Tuesday, January 18, 2011

Do Trees REALLY Prevent Mudslides?

The rain keeps falling and the mud keeps sliding. 

It has been almost a year since I wrote an article for another of my blogs entitled, "Trees and Mudslides." It describes what we learned in Seattle during the mid-90s about what does, and does not, contribute to mudslides. Much of what we discovered observing the aftermath of many, many slides during that time ran completely contrary to what we believed and taught homeowners.

Unfortunately, it does not appear that this new information has come to the attention of very many people. So after a slide occurs, when people are upset and emotions are running high, there's a lot of arguing and finger-pointing that goes on about trees on slopes (among other things). Some people are angry because trees have been cut down. Some are angry because none were planted to hold the slope in the first place.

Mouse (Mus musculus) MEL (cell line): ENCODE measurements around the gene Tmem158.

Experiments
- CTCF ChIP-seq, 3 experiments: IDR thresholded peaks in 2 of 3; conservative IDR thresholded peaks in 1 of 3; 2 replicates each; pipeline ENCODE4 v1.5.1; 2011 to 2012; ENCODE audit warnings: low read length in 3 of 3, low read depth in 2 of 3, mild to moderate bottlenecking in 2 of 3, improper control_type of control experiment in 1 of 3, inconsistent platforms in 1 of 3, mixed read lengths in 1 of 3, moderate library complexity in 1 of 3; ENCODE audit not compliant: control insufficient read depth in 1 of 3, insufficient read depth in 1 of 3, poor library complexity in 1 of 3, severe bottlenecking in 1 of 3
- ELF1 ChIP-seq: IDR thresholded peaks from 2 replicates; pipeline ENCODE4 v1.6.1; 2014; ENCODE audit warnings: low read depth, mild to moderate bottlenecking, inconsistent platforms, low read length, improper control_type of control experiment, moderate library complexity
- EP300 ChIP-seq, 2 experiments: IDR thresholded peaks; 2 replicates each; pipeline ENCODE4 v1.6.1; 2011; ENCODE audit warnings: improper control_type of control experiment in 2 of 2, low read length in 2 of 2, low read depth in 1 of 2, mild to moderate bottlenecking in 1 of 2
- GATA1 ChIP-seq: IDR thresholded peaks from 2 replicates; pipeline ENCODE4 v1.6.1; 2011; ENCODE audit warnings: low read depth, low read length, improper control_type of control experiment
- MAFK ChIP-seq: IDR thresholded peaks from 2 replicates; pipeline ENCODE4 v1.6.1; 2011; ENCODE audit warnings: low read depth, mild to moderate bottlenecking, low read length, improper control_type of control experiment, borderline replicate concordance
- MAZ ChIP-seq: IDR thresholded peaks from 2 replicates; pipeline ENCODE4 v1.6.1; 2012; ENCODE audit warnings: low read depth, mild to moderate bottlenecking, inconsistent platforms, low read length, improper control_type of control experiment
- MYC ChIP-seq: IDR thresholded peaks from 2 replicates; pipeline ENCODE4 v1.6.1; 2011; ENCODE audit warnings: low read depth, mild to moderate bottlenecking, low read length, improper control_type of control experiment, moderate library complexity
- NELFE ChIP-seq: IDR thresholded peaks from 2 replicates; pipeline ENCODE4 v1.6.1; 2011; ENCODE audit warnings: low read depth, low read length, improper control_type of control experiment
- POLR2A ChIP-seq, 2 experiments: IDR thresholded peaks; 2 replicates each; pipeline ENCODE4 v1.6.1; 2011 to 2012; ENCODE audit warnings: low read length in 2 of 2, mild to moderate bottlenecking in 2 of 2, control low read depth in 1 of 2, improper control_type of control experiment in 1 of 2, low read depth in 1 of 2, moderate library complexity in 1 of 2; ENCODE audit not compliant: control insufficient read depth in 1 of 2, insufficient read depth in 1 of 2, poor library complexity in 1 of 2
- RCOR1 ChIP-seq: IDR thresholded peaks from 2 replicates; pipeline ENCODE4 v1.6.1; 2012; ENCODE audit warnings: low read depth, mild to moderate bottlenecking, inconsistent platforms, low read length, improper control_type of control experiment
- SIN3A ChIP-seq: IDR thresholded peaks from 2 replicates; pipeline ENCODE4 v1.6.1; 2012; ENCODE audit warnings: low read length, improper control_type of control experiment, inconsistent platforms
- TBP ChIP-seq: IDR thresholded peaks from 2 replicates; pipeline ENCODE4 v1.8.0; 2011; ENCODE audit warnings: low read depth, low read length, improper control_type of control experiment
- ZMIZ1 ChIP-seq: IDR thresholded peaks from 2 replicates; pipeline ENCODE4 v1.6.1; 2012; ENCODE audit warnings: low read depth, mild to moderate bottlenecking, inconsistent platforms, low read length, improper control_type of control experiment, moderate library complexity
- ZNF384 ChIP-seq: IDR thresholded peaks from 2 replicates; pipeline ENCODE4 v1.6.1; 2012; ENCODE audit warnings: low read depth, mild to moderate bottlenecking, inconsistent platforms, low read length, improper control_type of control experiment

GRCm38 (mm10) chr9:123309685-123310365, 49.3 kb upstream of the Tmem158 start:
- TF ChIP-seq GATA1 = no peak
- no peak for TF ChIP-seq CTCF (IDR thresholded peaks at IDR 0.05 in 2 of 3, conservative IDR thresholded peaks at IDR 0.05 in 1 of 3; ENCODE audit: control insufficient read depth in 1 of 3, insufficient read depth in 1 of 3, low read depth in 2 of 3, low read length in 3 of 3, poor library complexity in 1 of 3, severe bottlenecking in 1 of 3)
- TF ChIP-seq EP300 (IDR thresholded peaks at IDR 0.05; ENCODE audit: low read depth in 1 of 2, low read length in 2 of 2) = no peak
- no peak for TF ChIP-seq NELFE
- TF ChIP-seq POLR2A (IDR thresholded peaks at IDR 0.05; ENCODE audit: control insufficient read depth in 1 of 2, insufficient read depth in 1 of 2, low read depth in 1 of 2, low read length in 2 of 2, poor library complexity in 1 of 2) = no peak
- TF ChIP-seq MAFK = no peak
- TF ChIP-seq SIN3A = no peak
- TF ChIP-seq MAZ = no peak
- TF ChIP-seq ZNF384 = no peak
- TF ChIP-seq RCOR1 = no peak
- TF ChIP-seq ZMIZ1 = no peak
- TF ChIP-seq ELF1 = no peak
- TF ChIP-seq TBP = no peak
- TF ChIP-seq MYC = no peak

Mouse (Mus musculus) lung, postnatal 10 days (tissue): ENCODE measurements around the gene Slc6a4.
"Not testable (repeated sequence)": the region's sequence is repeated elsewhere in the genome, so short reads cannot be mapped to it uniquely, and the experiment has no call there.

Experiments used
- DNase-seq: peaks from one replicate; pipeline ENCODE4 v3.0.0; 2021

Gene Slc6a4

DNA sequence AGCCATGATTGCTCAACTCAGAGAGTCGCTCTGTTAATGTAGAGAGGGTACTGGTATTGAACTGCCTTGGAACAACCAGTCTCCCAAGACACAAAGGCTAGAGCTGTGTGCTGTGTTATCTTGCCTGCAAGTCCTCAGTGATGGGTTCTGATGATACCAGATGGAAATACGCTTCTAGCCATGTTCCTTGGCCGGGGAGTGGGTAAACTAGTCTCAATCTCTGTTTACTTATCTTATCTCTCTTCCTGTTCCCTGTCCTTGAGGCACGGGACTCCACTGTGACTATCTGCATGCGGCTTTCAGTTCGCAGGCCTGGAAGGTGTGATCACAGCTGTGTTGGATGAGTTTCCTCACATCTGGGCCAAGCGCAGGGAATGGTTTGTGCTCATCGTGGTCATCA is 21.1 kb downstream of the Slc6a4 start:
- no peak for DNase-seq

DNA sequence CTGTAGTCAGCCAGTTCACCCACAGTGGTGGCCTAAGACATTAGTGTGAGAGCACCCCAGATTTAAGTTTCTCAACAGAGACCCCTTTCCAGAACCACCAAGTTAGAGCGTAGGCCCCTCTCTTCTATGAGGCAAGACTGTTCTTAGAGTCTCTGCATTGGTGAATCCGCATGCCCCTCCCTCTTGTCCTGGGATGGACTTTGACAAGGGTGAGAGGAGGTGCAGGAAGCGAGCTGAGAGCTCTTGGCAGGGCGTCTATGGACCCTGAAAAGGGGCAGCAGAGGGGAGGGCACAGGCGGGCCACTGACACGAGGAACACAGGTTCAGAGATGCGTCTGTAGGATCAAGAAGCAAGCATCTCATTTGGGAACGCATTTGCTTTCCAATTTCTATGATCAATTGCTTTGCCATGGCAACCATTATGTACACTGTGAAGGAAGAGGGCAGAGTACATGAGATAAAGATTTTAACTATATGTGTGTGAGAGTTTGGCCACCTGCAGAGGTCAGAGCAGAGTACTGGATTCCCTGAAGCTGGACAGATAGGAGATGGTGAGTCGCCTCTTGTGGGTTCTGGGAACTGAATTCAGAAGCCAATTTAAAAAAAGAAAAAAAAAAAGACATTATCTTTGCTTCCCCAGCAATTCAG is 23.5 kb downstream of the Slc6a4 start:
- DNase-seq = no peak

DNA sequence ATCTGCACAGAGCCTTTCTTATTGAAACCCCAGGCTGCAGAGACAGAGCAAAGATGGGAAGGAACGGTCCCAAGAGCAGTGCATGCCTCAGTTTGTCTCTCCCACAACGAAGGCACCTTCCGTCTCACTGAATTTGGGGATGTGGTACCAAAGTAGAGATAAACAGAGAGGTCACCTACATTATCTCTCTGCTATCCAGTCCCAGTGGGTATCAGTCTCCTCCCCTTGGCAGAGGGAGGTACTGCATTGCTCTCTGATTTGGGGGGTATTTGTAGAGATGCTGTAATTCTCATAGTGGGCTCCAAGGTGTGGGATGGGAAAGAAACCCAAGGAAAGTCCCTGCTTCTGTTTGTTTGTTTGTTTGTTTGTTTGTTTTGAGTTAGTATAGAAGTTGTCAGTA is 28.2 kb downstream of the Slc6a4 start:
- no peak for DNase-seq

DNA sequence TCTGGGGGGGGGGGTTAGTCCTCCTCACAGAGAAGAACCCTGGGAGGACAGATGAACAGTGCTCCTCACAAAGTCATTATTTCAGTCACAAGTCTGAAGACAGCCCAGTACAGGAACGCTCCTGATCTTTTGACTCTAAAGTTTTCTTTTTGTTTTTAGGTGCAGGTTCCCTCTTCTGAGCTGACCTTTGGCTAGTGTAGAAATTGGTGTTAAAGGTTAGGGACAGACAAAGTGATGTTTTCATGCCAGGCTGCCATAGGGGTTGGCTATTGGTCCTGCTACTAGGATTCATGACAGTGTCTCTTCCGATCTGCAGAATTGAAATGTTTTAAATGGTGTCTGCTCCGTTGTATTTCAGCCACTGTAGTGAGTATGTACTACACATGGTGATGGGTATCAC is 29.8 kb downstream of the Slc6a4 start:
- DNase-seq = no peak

However, from what we know now, we can see that planting trees on a particular slope might have been a terrible choice and cutting down existing trees might have kept the slide from being far worse. Sometimes trees help and sometimes they don't. When you have all the information, you'll see that there are no easy answers.

If you live in an area on or near a slope, I highly recommend that you read this post. In it you will find links to the USGS survey and reports commissioned by the city of Seattle to investigate the causes of slides that occurred during the winter of 1996-7. Specific areas of the city are described in detail, which you may find very useful if you live in those areas or are considering living there.